The Digital Divide is Holding Blacks Back, and Brittny Saunders Knows Why
1 year ago
“Creating jobs and thriving local and regional economies requires access to broadband technology.”
As you read this article, it’s easy to take your Internet connection for granted. But for millions of blacks in America, jumping online is no easy task. Just 56% of African Americans have broadband access (versus 67% of whites), and in some areas of the country, the percentage plummets precipitously. We sat down with Brittny Saunders, Senior Advocate for The Center for Social Inclusion, to discuss why blacks are waylaid by the digital divide, and how we can bridge the gap.
Loop 21: How is the digital divide defined in the 21st century?
Brittny Saunders: In the 21st century, the digital divide is not simply a question of access to computer hardware or software or even the ability to gain access to the Internet. It is about whether all Americans have truly high-speed Internet access that is affordable and reliable. America’s economic future depends on our investment in opportunities for everyone and building the systems that support innovation. High-speed Internet, or broadband, has become indispensable for almost every facet of society, getting health care to hard-to-reach places, helping our kids learn, building our small businesses and helping them compete, and ensuring that we all get the information we need to participate in our democracy. Our economic future depends on everyone having access to this vital resource. Low-income communities and communities of color must not be left behind.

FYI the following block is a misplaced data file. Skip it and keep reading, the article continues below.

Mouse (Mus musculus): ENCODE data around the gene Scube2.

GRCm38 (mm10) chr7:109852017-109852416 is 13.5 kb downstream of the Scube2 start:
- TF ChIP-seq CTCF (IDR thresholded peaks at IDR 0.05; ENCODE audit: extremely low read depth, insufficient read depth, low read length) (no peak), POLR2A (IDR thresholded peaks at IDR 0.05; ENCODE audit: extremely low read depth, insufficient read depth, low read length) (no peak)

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Loop 21: Why are African Americans disproportionately on the disadvantaged side of the divide?
Brittny Saunders: People of color, thanks to a history of housing discrimination and poverty, tend to live in older buildings and communities or, in many cases, in isolated rural communities. Large telecommunications operators avoid investing in these communities because of the cost of upgrading the infrastructure and the impact on their profit margins. Their choices leave communities of color in the digital dark, less able to create and attract jobs, to help their children take advantage of 21st century learning tools, and less able to connect to the rest of the world. A 2010 report by the Center for Social Inclusion, for example, found that in Mississippi, people of color are the majority of residents in zip codes with zero access to high-speed Internet. The state’s 2nd Congressional District has the largest population of people of color and the lowest levels of broadband access.
Loop 21: What are the negative effects of this lack of access?